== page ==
Something You Should Know About... Tourists aren’t our only summer visitors

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An uninvited guest on Norwegian Bay Photo by Phil DeNucci

    My middle child, Kela, is working for the Alaska Park Service this summer at Lake Clark National Park.  This remote park is only accessible by bush plane, and is known for its amazing scenery and abundance of wildlife...including bears. In fact, Kela sent me a photo of a bear track she found walking to her lodgings from work.  It was as big as her outstretched hand!  I’m trying not to overreact here.  After all, what else do you expect in Alaska, right? Then what should appear on Facebook but a picture by Cumberland resident Phil DeNucci, taken last Saturday night outside his house on Norwegian Bay behind 3M. The picture was  of a large, black and shaggy visitor to his back yard.   It is harder to not overreact when it is practically in your back yard!
    What all these sightings (and numerous others that have been reported recently) remind me is that we are entering that time of year when the warm weather brings us into closer contact with some of the “wilder” neighbors. Nature has truly blessed us here in the northwoods.   We enjoy the close proximity of the water, forest and wildlife.  However, sometimes the proximity of the wildlife does get a little too close. Just ask Phil!
    Bears may seem majestic at a distance, but not so much when they are on your deck patio, or digging through your garbage. Probably due to the strange weather patterns this spring, there is a lot of bear activity this year, so a few precautions might be worth your while.
    The fact is bears, like most of us, are just  looking for a free lunch.  The quickest way to get rid of them is to remove the food sources.  
    While we love the beauty of wild deer (and some enjoy hunting them in the fall), it is not so enjoyable when they help themselves to our carefully tended vegetable or flower gardens.
    In the past, my family has been  guilty of providing a ready feast for the local deer.  My daughters love birds and we used to hang a number of feeders in our yard.  One afternoon, I received a text message from my girls with a photo of a “funny brown bird with a white tail” eating at our feeder.  The photo showed a doe nose up to the feeder, tipping it so the seeds ran straight into her mouth!
    Our family friends didn’t get off so easy.  A couple of years back, their daughter placed her feeders on the second floor balcony outside her bedroom.  She received a visit from a bear who climbed up the log walls of their home, destroyed the feeders, and then climbed back down, leaving huge claw marks on the walls and posts of the home.
    The moral of these stories is - take down your feeders during the summer.  While it is great to have the birds visit our yards all year, the other visitors are not as welcome.  The birds do not need the extra sustenance during the summer.  Even hummingbird feeders can cause a risk (think “juice boxes” for bears!). Hang the feeders up again in the late Fall after the bears are sleeping and the birds need the food.  You must also clean up under where the feeders were, removing all fallen seeds or suet.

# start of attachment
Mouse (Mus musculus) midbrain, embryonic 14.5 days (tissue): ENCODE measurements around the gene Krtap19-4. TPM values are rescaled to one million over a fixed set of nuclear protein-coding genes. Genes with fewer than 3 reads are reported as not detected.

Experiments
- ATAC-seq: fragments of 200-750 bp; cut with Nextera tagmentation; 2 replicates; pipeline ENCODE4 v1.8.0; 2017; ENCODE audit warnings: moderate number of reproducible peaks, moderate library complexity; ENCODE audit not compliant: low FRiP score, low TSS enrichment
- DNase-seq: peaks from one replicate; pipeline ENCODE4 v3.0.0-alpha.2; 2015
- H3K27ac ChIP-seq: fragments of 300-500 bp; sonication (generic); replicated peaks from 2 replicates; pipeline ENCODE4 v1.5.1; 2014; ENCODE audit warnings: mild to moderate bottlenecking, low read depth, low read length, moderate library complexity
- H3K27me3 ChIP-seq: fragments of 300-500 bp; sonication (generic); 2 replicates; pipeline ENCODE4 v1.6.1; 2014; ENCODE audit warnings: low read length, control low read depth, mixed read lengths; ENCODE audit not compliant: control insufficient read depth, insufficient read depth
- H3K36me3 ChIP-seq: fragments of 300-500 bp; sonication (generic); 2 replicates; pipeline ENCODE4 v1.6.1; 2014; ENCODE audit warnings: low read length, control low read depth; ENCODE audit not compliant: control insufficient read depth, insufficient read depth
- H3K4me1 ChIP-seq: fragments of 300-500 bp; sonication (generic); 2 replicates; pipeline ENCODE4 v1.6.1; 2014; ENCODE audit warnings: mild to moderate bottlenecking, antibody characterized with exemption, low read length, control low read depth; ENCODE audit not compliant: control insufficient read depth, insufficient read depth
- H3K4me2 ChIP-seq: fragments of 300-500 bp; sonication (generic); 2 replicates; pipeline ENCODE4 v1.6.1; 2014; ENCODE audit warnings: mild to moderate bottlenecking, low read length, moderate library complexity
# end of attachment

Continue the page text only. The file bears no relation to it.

If you have had bears in your area you must take extra precautions.  Simply putting lids on your garbage cans is not good enough.  Bears have a terrific sense of smell.  If you have to leave your trash outside until pick-up, you must routinely clean your cans with an ammonia or bleach solution to remove any food odors.  Do not leave pet food outside for your outdoor pets.  Feed them at regular times and then remove the food bowls.  The leftover food will not only attract bears but raccoons, foxes and coyotes.  Even your backyard grill is a possible source of attraction.  If left outside, the grill must be cleaned thoroughly to remove any left over grease or meat smell.
    If you do get a visit from a bear, stay inside or on the deck, bang pots and pans, use air horns, and at night shine bright lights.  This should spook them and get them to leave.  Once the food is gone, they will have no reason to return.
    As for the deer, there are chemical sprays available, but here are some ideas for a more “natural” approach to keeping them out of the garden.  Spreading items such as mothballs, clumps of hair, and fabric softener sheets around the outside of the garden have been known to help.  Placing thorny branches in the fencing and hanging aluminum pie plates along the fence so they blow in the wind also deter the approach of deer.
    It should also be noted that there is a Cumberland City Ordinance which makes it an offense to purposefully feed the deer,  the cost of that fine can be up to $200.  
    It is most important that everyone be aware that this is the time of year when the turtles are crossing the roads to get to their nesting places.  Just like their larger cousins the sea turtles, our local varieties return to the general area where they hatched to lay their eggs.  Since it takes at least six years for a turtle to reach breeding age, the landscape may have changed and they are forced to cross roads to fulfill their instinctive mission.  
    I am once again asking a personal favor of everyone.  PLEASE do not run over turtles.  As humans encroach more and more on their habitats, turtles (both painted and snapping) are endangered. They are a beautiful addition to our lakes and ponds and a vital part of the ecosystem.  Please let them continue on their life’s journey in peace, instead of ending it in pieces.
    A few simple, common sense ideas will help all of us enjoy nature without it getting too up close and personal.  Have a great summer.


Cumberland Advocate

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Cumberland, WI 54829
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